Longtime valley resident Richard Stutsman dies
A longtime Roaring Fork Valley resident who left ranching 45 years ago to help build what became one the best-known construction companies in Aspen died Monday.Richard Dean Stutsman, 72, died unexpectedly at St. Mary’s Hospital in Grand Junction.Stutsman, known as Dick, was one of the founders of Stutsman-Gerbaz Earthmoving Inc., an excavation firm that was instrumental in the growth of Aspen and Snowmass Village starting in the 1960s. The name is well-known even to people outside the industry because the company’s shop is a fixture along Highway 82 about nine miles west of Aspen.Stutsman had a lifelong connection to the Roaring Fork Valley. As a child, he roamed the backcountry and saw more of it than many locals do in a lifetime.He was a ranch worker and supervisor when ranches were still a vital part of the local economy in the 1940s and ’50s.He was a popular lift operator on Aspen Mountain, then became a lift supervisor when Snowmass Ski Area opened in 1967.He was an electronics expert with the U.S. Air Force while serving in Morocco in the 1950s and turned down a job offer from Texas Instruments after he got out of the service in 1956, according to Dolores, his wife of 53 1/2 years.”He didn’t want to live in Dallas. He wanted to return to the Roaring Fork Valley,” she said.Checking the sheep herdsStutsman was born in Palisade on July 27, 1932, to William E. and Edna Madge Stutsman. He was an only child.His dad was a supervisor for the Love Ranch, an immense sheep operation. The family stayed in a cabin in Lead King Basin near Crystal in the Marble area during summers. His dad used the area as a base from where he checked on the sheep herds and herders scattered on summer range.The family spent winters northwest of Mack, near the Utah border.Dick developed a love of the mountains while exploring the backcountry with his dad, according to his son, Richard Jr.William Stutsman took a job on a ranch in the Carbondale area when Dick was young and he attended school there. Dolores said she first met him when they were 14-year-olds. Virtually everybody in the valley attended weekly Saturday night dances in Carbondale, Basalt, Aspen or elsewhere.Dolores said Dick asked someone at a dance who she was. The other person was a friend of her family’s and encouraged Stutsman to ask Dolores to dance. He didn’t, and they didn’t meet again until a couple of years later when Stutsman transferred to Basalt High School. They dated during part of high school and graduated together in 1950. They were married at St. Mary’s Church in Aspen in 1951.Service in MoroccoWhile serving in the Air Force in Morocco, Stutsman had secret clearance to work on radio frequencies that helped identify aircraft as friend or foe, according to Richard Jr.”He’s always been very mechanical, very good with his hands, a real problem-solver,” his son said.Stutsman indulged his passion for photography there and took numerous slides that the family still possesses.After Dick completed his four-year tour of duty in the service, the Stutsmans and their growing family moved to Henry Stein’s Mill Iron Ranch located between McLain Flats Road and Starwood.After a few years, Stein encouraged Stutsman to get into the construction business, Dolores recalled. He assured them Aspen was growing as a tourist destination and construction would boom. He said they could make good contacts during winters with skiers who would return as home builders.The Stutsmans initially thought Stein’s talk was just a “pipe dream,” Dolores said. But Stein persisted and he eventually hooked up Stutsman and his brother-in-law, Jerry Gerbaz, with Jim and Mary Hayes. The Hayeses had operated a small excavation company for about 10 years and wanted to sell out to pursue their interests. He was a silversmith and she was a writer.Mary said Stutsman worked for them during the summer of 1960 to learn the business, then Stutsman and Gerbaz finalized the purchase in January 1961.”It was real scary for Dick,” Dolores said. “We had been raised out here on the ranches, in the sticks.”Gamble pays offThe construction industry took the winter off then. Gerbaz said he and Stutsman worked for the Aspen Ski Corp. their first few winters in the excavation business. They both worked at the bottom of old Chair Three on Aspen Mountain.”It was the only thing to do in the winter. He was just telling me that the other day,” said Richard Jr.Dick loved the work. The line of skiers would stack up at the popular, slow lift.”My father, being somebody who really liked to talk, would talk to the people waiting in line,” Richard Jr. said. “That’s how a lot of people met him.”Stutsman stayed on with the Ski Corp. until about winter 1970 when the demands on the excavation business required year-round attention. Gerbaz said they did a lot of work in Snowmass Village when that resort was first developed. They excavated the sites for the Stonebridge and Pokalodi lodges and some other structures starting in 1965.”Things really took off in 1969 and ’70,” Gerbaz said. They maintained the size of the business to keep 14 workers employed year-round.Joe Zanin, a longtime builder in Aspen until recently retiring, said Stutsman-Gerbaz excavated the first house he worked on 38 years ago. Both Dick and Jerry were hands-on, operating machinery themselves, he recalled.Business was handled differently back then, with contractors and sub-contractors often calling each other at home the night before they needed work done, he said.Stutsman retired from the excavating business in 1992. Gerbaz followed in 1996, but the business remains in their families. Popular guyThroughout his endeavors, Stutsman was known as a personable fellow. He belonged to several community organizations. He was a member of the Aspen Elks Lodge for most of his adult life. He served with the Aspen Volunteer Fire Department. He attended St. Mary’s Catholic Church and served on its parish council.He enjoyed skiing and was at Buttermilk the day before he died. He also enjoyed photography and woodworking and was known for making beautiful frames for his pictures.”More often then not you would find him in the stands rooting for the Aspen High School sports teams,” said an obituary prepared by the family. The Stutsman had four kids, Richard Jr., Dave, Julie and Lisa. Willard Clapper Jr. said he asked his dad, who knew Stutsman for many years, what he remembered about the man. “What stuck out most was how he followed the kids,” Clapper recounted from his dad. “[Stutsman] was at every game. He was a fixture.”Gerbaz said his brother-in-law was “a very popular guy” who will be missed.”It’s too bad,” Gerbaz said. “It just leaves an empty feeling.”Stutsman is survived by his wife, Dolores; Richard Jr. and Joanna Stutsman; Dave, Vivienne and Shay, Dusty and Jyace Stutsman; Julie [Stutsman], Dexter and Darren Garner; and Lisa [Stutsman], Mark and Trey Thorpe.There will be a private family service only. In lieu of flowers, contributions will be accepted for the Disabled American Veteran winter Sports Clinic sponsored by the Aspen Elks Lodge No. 224, 510 E. Hyman Ave., Suite 300, Aspen, CO 81611.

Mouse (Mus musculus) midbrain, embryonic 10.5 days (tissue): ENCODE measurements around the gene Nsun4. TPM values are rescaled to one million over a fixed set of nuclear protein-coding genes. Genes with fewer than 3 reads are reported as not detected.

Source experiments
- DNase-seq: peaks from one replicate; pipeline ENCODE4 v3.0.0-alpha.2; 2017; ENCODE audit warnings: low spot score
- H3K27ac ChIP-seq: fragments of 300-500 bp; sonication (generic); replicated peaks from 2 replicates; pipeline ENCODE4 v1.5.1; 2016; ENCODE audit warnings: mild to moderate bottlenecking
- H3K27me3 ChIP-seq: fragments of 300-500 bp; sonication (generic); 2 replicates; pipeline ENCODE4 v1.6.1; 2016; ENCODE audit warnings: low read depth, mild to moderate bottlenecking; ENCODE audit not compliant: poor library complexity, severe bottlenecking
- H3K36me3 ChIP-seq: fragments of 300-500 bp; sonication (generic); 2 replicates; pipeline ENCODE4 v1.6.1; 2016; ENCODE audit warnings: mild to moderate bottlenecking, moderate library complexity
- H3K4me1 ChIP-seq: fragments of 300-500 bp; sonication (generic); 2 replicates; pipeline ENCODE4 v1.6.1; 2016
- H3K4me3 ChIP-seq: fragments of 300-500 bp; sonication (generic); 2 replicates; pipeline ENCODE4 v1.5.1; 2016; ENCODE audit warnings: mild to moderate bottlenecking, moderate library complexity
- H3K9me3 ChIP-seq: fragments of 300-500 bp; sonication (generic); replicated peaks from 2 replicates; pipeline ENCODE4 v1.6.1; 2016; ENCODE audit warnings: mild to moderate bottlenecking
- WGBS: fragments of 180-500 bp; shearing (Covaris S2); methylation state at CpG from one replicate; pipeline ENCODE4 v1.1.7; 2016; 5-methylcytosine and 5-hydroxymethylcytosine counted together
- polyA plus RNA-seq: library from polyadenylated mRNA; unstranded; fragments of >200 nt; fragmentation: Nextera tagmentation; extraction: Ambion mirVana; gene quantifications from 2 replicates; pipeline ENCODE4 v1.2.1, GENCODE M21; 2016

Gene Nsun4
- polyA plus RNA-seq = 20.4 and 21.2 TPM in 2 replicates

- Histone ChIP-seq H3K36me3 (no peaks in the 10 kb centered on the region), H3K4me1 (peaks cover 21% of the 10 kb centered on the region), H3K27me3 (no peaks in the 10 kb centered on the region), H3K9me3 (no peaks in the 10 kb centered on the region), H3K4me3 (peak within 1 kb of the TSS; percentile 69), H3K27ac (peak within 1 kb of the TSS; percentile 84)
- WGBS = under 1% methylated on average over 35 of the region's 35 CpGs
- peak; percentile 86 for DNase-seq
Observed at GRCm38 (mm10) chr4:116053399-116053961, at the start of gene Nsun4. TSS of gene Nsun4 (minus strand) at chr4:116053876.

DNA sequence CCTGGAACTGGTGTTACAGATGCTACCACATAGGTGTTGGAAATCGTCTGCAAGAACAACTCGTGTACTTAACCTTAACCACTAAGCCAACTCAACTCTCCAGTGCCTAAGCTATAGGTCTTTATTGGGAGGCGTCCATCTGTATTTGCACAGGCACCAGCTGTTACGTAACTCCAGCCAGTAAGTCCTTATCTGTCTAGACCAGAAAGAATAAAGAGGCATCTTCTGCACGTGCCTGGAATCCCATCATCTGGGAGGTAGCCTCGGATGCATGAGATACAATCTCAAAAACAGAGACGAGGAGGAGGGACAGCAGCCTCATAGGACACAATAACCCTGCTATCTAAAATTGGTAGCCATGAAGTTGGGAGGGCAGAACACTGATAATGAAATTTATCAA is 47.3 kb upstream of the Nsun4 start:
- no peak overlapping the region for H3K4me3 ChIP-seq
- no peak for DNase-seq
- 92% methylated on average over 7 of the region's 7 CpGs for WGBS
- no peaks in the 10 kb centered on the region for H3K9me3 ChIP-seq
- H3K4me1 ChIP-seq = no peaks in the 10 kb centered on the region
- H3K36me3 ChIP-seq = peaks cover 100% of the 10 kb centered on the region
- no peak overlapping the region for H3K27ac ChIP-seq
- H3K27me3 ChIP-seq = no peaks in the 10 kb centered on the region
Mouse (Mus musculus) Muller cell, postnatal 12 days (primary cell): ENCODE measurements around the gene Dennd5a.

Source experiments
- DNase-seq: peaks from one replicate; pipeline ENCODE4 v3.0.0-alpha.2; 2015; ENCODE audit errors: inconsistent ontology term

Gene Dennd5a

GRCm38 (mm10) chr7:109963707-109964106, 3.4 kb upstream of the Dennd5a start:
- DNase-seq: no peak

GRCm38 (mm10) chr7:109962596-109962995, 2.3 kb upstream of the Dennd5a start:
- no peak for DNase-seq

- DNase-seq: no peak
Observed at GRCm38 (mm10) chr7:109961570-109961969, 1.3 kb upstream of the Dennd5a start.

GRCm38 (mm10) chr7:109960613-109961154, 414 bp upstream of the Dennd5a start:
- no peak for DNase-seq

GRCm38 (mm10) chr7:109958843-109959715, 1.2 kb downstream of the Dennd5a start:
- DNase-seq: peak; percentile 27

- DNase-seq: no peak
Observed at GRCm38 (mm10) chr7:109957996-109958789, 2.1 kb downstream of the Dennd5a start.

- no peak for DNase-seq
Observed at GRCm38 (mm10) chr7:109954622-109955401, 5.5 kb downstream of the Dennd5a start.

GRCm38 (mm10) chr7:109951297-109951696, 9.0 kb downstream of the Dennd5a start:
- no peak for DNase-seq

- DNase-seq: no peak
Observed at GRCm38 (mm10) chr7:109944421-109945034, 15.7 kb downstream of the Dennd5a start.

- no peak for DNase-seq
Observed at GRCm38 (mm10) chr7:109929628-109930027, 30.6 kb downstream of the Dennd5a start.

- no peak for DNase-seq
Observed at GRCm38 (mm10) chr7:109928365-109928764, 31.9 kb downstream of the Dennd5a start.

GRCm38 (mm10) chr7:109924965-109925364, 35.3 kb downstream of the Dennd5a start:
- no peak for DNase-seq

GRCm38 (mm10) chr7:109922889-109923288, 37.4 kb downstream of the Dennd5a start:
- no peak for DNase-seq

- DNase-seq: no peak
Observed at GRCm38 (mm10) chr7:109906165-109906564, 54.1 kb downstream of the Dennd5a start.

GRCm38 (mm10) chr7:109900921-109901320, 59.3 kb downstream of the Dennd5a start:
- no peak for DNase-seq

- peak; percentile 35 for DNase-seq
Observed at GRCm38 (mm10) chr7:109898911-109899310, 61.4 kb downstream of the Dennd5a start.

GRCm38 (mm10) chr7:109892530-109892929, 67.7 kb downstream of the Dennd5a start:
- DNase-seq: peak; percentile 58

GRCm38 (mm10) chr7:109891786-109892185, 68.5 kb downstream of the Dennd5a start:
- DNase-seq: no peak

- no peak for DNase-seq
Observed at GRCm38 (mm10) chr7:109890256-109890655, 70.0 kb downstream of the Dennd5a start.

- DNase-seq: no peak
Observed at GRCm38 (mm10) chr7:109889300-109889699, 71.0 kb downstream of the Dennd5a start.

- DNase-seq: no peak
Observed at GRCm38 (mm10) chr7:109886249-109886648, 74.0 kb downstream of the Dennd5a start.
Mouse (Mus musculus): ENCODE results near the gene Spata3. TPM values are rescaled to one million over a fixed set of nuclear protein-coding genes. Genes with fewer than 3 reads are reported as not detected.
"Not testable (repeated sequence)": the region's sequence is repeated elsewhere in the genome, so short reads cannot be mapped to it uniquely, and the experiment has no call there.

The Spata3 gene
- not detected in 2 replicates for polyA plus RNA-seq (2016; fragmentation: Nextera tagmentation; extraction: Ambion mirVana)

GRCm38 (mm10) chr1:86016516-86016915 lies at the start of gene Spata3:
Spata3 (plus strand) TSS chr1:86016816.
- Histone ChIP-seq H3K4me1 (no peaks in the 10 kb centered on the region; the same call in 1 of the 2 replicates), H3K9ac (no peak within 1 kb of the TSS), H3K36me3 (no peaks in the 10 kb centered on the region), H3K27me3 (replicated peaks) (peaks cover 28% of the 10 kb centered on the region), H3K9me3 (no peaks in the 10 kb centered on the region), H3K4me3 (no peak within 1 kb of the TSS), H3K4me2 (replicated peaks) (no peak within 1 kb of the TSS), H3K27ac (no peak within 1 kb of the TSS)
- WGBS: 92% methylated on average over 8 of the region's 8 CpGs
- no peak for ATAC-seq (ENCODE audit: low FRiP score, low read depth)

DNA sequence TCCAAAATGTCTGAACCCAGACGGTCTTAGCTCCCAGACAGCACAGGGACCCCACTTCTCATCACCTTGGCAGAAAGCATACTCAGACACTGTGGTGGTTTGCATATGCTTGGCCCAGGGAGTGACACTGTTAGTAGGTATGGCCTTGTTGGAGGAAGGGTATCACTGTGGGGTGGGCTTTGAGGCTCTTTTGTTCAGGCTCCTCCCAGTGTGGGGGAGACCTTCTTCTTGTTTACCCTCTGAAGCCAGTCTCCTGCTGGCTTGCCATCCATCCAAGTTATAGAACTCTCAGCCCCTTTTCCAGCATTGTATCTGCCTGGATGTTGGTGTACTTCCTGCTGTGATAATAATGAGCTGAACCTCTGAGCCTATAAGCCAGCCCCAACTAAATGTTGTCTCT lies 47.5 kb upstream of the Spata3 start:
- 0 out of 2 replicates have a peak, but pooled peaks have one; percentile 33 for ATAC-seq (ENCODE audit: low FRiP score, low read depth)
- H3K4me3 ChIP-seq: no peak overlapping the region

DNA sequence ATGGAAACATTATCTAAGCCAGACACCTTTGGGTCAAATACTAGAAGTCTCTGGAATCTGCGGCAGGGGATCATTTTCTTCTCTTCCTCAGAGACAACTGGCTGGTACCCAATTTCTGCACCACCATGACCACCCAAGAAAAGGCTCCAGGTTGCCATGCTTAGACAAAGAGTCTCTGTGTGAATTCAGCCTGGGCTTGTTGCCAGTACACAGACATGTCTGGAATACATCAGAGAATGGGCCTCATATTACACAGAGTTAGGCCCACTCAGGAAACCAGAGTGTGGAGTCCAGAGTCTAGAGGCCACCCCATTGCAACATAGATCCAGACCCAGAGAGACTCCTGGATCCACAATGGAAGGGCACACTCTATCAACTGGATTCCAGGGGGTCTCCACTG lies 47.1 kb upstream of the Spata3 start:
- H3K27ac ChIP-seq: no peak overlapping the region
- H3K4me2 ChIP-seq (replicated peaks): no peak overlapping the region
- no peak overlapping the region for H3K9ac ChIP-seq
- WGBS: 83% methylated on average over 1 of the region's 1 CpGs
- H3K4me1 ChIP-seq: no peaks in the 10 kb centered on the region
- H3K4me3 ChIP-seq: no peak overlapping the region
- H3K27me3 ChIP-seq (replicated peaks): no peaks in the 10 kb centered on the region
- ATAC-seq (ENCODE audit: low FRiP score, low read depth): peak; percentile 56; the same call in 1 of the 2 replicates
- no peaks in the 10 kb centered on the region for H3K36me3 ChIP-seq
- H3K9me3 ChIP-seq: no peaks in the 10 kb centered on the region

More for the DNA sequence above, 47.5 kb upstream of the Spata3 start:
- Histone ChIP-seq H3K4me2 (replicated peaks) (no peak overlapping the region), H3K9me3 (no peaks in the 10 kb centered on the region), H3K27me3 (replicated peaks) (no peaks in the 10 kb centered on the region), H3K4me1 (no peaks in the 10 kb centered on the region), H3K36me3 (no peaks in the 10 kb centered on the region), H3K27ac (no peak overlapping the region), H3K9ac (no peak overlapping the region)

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The Colorado Parks and Wildlife commission voted this week to open the tract of land near Aspen for mountain lion hunting.